Sunstein now wishes us all to forget that he fully supported the Bush Administration’s lawlessness. He clearly wants to play a role in a potential Obama Administration. I do object to that possibility. Sunstein has supported the most extreme views of Executive power argued by the Bush Administration. Almost as bad, he has been mendacious about his previous positions, painting himself as in the mainsteam of progressive legal thought when he clearly is in the camp of the extreme conservative views on executive power. If Obama wants a Sunstein in his Administration, let’s be clear about what we are getting – not some progressive legal thinker on Executive Power, but someone who hold the most extreme views on the subject, views rejected by the Supreme Court of the United States.

Speaking for me only


Wanker of the Day

Posted in Main Blog (All Posts) on July 24th, 2008 4:38 am by HL

Wanker of the Day
Fred Hiatt.

Unconditional Withdrawal
The local Fox outlet just showed me clips of McCain saying (roughly) “Obama won’t acknowledge that we’ve succeeded [in Iraq]” and “He’s in favor of unconditional withdrawal.”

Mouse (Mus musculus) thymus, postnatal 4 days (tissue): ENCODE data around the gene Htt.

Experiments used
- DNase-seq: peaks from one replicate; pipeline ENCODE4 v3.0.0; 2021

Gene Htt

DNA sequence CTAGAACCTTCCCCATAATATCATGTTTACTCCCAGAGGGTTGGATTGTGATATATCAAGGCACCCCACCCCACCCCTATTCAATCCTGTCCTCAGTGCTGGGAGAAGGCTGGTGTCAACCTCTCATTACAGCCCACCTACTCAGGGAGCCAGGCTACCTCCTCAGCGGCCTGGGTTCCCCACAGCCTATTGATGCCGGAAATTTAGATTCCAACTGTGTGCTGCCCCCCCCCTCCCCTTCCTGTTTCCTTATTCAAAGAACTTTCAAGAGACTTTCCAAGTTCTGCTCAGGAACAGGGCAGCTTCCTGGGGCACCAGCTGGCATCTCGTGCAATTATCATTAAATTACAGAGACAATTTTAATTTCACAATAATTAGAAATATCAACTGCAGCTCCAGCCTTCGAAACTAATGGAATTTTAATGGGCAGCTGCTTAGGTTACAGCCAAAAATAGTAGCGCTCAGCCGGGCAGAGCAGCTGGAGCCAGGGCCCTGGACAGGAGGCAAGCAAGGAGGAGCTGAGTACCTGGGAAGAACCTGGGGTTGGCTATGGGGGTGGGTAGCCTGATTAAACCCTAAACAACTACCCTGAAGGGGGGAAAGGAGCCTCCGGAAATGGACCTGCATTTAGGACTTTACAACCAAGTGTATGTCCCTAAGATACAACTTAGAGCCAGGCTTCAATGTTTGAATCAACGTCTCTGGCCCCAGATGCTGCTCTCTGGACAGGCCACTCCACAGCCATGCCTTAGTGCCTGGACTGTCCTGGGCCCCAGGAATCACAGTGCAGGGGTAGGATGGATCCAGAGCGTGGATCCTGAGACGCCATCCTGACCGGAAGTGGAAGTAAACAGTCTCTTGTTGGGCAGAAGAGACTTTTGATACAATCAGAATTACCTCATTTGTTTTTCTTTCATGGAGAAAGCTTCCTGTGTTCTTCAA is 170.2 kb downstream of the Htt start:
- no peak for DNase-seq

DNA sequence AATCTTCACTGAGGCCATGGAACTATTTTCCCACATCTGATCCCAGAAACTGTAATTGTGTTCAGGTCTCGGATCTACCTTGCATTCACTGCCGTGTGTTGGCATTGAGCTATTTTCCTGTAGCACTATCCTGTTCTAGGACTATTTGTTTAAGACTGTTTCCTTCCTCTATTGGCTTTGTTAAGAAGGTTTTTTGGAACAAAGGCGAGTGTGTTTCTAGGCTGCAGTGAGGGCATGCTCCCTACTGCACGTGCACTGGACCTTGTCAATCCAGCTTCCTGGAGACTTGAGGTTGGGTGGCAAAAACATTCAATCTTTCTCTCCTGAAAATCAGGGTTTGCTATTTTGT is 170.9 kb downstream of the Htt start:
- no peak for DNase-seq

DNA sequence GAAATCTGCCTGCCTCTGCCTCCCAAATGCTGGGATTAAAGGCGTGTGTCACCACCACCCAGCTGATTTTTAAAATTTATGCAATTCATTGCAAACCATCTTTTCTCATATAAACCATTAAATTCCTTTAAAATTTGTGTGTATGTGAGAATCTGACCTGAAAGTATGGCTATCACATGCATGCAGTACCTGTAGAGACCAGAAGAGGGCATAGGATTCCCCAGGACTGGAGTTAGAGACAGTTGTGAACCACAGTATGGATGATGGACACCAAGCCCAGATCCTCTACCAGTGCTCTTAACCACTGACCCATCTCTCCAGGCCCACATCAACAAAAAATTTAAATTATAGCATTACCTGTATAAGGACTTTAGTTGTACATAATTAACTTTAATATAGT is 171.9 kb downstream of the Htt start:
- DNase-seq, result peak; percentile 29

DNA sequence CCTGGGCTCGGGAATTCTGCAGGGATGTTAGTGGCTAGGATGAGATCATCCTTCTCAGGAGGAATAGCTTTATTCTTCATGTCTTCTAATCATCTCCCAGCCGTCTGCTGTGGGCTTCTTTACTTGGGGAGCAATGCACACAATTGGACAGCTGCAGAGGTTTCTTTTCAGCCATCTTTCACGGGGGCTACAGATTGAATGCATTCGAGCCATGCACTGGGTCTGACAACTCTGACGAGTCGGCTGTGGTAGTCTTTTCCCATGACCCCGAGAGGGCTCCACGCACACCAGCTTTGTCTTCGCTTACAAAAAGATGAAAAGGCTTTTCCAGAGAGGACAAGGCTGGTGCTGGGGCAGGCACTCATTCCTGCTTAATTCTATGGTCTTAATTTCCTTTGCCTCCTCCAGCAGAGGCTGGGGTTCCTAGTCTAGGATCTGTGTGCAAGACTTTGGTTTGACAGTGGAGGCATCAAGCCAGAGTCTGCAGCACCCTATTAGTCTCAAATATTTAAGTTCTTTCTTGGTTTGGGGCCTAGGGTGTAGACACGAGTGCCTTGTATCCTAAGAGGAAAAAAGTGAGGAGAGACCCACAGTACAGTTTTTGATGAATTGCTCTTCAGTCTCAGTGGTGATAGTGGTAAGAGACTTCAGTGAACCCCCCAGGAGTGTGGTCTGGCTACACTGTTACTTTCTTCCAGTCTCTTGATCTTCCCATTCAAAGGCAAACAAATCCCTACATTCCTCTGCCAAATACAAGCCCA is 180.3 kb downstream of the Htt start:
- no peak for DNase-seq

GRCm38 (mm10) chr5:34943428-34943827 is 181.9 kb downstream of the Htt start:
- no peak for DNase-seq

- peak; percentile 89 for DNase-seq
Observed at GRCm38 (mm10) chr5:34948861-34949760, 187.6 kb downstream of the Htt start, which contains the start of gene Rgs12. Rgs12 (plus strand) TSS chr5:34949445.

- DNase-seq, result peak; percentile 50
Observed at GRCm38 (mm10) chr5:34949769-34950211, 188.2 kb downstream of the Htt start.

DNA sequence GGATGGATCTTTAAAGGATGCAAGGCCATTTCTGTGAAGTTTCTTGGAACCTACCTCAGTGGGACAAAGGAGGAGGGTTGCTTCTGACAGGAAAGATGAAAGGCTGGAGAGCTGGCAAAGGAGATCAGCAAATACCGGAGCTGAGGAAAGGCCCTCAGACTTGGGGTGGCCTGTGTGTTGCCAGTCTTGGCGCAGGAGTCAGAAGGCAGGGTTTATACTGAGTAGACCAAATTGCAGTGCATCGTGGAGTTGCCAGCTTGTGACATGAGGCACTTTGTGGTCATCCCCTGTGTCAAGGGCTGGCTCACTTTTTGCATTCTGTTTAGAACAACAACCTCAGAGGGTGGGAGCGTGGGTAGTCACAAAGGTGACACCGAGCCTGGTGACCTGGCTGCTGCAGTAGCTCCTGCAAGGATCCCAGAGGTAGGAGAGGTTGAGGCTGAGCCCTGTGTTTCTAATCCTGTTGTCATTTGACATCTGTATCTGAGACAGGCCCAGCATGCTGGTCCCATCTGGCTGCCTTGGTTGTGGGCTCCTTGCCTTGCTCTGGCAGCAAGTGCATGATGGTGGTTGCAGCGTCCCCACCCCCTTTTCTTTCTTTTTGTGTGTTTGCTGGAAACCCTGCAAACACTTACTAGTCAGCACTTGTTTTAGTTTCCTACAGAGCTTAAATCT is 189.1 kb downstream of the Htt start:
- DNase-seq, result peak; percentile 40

If we’ve succeeded why can’t we leave? Just who are we at war with and what conditions should we demand before we withdraw? Does any of this make any fucking sense at all?


The U.S. Economy Is Socialism for the Rich

Posted in Main Blog (All Posts) on July 24th, 2008 4:37 am by HL

The U.S. Economy Is Socialism for the Rich
Free market capitalism in the United States is by no means “free.” It’s time we recognize this and move past the destructive neoliberal agenda.

Big Pharma Pushes Drugs That Cause Conditions They Are Supposed to Prevent
Yet again, women are the industry’s main targets.


An Eloquent President?

Posted in Main Blog (All Posts) on July 24th, 2008 4:36 am by HL

An Eloquent President?
Golly, why’d we want one of those after the inspiring words of Dear Leader?
—- link

LeftWord: The Best Liberal Blog Posts
All The Best Liberal Blog Posts From Arond The Web.


Mukasey Quotes Socialist Eugene Debs on Discussion National Security Issues

Posted in Main Blog (All Posts) on July 24th, 2008 4:35 am by HL

Mukasey Quotes Socialist Eugene Debs on Discussion National Security Issues
Attorney General Michael Mukasey is having a lovely time in front of the House Judiciary Committee today, bantering about college football with Rep. Steve Cohen (D-TN) and quoting America’s archetypal socialist during questioning with Rep. Ric Keller (R-FL): KELLER: Back…


Plane carrying Ron Paul in ‘nosedive’

Posted in Main Blog (All Posts) on July 24th, 2008 4:34 am by HL

Plane carrying Ron Paul in ‘nosedive’
Plane carrying Ron Paul in ‘nosedive’

Rapper DMX indicted on felony charges